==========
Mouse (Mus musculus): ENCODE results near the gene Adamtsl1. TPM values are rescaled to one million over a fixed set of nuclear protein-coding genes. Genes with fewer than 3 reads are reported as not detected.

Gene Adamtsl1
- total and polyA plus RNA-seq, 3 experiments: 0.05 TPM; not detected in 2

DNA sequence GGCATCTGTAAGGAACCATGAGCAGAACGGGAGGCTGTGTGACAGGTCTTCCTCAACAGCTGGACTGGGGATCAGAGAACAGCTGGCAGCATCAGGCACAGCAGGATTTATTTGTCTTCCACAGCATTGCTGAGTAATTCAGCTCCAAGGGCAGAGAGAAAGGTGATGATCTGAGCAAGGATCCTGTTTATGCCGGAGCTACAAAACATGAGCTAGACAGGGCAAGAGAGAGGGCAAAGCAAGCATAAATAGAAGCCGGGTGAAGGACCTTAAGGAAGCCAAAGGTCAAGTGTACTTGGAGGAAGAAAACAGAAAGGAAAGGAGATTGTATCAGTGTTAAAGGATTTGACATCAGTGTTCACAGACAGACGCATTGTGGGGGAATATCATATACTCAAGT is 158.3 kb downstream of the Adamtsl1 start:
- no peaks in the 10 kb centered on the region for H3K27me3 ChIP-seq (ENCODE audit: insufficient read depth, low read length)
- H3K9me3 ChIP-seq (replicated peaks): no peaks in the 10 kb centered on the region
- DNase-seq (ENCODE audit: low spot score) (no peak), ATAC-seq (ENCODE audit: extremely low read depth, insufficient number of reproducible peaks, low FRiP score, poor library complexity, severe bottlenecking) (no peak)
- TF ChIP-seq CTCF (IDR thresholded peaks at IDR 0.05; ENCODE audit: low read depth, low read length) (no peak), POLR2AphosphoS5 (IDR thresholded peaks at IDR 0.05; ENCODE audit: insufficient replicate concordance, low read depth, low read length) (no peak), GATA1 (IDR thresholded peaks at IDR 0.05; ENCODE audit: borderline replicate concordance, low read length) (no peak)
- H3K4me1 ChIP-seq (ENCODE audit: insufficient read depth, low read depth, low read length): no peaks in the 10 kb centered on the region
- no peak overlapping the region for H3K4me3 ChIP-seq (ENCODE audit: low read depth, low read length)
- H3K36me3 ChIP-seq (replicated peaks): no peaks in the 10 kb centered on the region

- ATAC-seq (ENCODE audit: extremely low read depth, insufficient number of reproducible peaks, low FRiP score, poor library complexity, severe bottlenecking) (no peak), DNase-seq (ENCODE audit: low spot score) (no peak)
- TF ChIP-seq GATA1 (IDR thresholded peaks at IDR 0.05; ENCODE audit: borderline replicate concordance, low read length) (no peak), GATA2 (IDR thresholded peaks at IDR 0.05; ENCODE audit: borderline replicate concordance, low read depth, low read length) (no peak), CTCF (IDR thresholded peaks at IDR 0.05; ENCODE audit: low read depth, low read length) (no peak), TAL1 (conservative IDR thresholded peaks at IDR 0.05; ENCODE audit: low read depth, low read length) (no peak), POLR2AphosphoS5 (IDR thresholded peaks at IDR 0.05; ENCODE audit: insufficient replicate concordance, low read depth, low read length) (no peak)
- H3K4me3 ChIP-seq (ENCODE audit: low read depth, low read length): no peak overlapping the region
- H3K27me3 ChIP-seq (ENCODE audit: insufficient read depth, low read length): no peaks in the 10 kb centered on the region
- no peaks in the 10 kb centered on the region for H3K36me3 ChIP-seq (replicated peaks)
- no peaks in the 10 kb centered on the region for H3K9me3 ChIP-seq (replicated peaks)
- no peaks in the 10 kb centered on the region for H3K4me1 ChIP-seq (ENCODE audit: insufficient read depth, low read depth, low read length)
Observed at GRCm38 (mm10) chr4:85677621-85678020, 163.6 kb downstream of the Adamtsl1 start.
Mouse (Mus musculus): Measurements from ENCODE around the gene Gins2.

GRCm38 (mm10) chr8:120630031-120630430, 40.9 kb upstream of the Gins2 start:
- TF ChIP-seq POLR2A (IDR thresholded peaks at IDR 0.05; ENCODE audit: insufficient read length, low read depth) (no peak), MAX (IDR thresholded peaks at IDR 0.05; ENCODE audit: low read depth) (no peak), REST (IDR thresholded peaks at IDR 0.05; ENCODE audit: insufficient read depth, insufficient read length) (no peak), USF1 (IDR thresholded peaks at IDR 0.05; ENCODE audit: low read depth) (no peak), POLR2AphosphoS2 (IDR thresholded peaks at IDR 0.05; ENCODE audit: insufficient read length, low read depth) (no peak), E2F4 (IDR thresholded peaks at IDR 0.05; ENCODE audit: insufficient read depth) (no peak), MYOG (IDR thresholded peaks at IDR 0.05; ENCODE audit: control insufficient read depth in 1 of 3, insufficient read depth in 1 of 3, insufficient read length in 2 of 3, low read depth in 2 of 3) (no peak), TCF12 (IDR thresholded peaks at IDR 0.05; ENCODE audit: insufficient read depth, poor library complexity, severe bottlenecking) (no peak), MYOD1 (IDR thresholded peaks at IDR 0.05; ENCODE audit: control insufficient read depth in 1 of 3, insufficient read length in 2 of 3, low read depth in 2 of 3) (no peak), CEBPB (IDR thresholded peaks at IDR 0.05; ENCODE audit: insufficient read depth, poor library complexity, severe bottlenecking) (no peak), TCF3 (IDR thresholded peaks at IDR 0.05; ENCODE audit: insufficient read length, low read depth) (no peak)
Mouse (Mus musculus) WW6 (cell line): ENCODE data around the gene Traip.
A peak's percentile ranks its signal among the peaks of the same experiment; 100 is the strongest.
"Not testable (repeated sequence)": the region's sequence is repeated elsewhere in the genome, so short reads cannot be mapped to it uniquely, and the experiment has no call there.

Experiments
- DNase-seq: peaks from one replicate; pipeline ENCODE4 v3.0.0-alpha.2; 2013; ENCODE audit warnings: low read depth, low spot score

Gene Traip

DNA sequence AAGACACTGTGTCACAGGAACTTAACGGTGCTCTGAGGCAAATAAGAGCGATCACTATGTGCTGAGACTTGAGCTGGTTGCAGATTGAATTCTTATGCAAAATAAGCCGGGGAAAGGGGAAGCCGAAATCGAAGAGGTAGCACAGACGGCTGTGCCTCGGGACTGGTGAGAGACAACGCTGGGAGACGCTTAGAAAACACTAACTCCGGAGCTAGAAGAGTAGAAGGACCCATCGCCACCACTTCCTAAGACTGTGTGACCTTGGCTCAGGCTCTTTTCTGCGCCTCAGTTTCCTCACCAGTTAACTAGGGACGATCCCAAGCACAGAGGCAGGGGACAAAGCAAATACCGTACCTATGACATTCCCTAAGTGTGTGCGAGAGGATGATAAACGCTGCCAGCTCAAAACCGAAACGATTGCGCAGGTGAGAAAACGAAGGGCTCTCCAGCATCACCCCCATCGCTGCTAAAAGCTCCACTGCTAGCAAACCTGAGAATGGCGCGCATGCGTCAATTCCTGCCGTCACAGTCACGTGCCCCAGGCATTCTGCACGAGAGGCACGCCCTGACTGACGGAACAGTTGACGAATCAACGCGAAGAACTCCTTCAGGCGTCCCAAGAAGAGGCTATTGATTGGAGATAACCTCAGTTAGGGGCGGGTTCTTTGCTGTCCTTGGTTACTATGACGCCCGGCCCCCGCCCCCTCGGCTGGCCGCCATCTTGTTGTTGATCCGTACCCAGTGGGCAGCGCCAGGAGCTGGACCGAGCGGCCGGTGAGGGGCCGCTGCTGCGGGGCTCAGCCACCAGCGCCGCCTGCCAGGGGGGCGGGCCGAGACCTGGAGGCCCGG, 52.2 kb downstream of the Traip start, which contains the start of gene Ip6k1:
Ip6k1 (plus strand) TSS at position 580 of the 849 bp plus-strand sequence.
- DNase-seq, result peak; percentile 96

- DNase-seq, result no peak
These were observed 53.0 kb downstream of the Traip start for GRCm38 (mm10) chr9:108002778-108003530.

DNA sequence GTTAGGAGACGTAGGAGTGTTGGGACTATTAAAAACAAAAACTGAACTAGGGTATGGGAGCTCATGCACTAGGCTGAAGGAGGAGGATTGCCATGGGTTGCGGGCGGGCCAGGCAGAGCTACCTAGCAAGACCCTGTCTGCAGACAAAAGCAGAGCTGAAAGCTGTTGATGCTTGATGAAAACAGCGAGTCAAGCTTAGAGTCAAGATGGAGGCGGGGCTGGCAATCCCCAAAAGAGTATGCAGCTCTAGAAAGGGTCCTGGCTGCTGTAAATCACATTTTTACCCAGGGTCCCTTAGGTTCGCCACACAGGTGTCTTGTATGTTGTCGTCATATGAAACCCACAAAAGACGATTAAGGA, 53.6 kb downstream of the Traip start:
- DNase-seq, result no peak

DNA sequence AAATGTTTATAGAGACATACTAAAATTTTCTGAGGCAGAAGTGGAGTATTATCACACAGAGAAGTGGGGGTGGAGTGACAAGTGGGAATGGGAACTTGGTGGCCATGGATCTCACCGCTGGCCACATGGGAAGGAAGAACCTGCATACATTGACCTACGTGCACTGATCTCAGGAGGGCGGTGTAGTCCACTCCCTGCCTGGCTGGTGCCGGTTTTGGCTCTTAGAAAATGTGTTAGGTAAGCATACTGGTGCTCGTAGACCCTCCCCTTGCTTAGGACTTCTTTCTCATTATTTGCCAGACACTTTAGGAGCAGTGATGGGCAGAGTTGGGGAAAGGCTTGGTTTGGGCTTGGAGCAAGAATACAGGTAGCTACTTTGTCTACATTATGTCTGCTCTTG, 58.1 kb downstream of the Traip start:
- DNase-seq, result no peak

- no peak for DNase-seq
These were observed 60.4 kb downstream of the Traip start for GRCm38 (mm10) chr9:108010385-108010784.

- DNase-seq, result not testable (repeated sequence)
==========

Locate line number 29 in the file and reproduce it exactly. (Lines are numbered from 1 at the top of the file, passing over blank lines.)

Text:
DNA sequence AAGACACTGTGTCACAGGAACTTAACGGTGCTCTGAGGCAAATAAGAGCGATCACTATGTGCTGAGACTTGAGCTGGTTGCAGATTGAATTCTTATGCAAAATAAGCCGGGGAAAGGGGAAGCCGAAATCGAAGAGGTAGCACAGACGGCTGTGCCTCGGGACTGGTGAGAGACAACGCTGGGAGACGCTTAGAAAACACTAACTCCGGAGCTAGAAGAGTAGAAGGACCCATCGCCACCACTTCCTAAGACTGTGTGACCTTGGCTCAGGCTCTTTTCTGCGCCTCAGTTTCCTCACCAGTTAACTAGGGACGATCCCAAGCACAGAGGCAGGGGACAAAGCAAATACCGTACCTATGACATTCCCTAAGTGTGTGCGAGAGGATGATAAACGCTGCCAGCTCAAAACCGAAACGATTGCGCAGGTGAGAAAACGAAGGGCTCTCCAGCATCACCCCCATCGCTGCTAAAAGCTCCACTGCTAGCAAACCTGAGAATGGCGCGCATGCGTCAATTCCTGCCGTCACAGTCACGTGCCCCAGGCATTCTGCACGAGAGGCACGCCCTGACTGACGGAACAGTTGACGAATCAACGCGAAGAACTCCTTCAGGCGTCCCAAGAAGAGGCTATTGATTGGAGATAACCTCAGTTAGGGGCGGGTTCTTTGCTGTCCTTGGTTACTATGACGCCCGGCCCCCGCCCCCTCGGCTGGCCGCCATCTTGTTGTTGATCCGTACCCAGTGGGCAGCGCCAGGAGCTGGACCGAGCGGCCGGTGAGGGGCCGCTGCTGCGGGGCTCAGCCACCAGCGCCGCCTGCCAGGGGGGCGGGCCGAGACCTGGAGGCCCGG, 52.2 kb downstream of the Traip start, which contains the start of gene Ip6k1: